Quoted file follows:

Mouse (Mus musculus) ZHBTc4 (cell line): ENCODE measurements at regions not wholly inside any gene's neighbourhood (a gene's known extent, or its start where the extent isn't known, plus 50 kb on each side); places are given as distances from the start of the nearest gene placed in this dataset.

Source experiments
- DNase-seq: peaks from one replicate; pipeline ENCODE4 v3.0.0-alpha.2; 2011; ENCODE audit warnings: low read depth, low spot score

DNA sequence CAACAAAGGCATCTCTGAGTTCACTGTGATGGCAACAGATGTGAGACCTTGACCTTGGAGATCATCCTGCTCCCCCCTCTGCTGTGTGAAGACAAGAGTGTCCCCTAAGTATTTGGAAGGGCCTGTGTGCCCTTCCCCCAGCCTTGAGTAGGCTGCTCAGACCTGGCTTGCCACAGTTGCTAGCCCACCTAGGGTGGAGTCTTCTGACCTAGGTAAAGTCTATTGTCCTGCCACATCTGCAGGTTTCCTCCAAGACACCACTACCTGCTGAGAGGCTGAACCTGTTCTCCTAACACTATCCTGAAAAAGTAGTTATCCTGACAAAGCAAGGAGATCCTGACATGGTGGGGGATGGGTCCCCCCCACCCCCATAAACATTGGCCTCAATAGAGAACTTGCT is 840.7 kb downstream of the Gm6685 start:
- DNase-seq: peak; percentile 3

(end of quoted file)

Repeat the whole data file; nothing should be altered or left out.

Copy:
Mouse (Mus musculus) ZHBTc4 (cell line): ENCODE measurements at regions not wholly inside any gene's neighbourhood (a gene's known extent, or its start where the extent isn't known, plus 50 kb on each side); places are given as distances from the start of the nearest gene placed in this dataset.

Source experiments
- DNase-seq: peaks from one replicate; pipeline ENCODE4 v3.0.0-alpha.2; 2011; ENCODE audit warnings: low read depth, low spot score

DNA sequence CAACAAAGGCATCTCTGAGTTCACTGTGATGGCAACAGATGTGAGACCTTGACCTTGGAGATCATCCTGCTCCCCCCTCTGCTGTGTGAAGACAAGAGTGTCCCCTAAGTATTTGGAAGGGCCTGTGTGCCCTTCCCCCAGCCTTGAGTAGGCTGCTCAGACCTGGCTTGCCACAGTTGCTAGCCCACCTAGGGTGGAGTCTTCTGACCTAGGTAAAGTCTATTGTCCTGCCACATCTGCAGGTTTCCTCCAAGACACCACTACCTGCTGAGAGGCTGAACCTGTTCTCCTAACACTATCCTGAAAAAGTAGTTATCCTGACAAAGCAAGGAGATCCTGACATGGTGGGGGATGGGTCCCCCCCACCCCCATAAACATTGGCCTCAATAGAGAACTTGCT is 840.7 kb downstream of the Gm6685 start:
- DNase-seq: peak; percentile 3